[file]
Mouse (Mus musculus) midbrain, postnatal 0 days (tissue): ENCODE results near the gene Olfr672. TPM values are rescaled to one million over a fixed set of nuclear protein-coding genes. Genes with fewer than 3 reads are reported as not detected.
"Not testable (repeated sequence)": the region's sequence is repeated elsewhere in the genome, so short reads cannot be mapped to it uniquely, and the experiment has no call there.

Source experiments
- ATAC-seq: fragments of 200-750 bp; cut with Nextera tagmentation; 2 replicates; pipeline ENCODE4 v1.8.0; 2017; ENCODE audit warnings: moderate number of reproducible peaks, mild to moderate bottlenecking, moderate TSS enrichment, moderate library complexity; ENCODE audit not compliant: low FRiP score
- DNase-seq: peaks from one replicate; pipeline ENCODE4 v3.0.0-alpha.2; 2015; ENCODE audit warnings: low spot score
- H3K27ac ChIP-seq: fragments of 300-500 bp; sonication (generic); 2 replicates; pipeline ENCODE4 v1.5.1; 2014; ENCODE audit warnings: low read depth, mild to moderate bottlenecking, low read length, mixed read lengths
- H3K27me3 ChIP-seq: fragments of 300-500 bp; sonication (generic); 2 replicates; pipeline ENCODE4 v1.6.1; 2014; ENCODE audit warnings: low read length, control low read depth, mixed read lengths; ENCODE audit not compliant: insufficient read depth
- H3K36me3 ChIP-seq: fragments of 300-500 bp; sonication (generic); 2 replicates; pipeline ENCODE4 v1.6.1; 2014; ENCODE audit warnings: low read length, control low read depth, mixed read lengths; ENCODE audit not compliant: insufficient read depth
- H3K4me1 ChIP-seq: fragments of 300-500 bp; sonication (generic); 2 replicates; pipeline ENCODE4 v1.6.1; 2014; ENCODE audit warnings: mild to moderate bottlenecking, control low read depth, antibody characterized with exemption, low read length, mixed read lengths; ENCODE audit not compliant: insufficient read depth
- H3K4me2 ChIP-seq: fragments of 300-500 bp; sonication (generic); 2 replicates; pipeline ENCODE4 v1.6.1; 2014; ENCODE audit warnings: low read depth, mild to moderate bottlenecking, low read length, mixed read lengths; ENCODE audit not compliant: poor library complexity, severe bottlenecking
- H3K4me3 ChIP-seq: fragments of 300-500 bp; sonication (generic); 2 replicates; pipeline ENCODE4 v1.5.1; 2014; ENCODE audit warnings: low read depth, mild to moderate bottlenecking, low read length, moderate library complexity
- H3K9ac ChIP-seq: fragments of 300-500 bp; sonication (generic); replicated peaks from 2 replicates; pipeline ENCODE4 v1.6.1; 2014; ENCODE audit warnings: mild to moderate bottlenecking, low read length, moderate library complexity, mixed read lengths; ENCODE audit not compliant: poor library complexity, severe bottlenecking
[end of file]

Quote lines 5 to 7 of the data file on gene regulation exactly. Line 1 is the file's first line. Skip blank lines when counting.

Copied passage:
- DNase-seq: peaks from one replicate; pipeline ENCODE4 v3.0.0-alpha.2; 2015; ENCODE audit warnings: low spot score
- H3K27ac ChIP-seq: fragments of 300-500 bp; sonication (generic); 2 replicates; pipeline ENCODE4 v1.5.1; 2014; ENCODE audit warnings: low read depth, mild to moderate bottlenecking, low read length, mixed read lengths
- H3K27me3 ChIP-seq: fragments of 300-500 bp; sonication (generic); 2 replicates; pipeline ENCODE4 v1.6.1; 2014; ENCODE audit warnings: low read length, control low read depth, mixed read lengths; ENCODE audit not compliant: insufficient read depth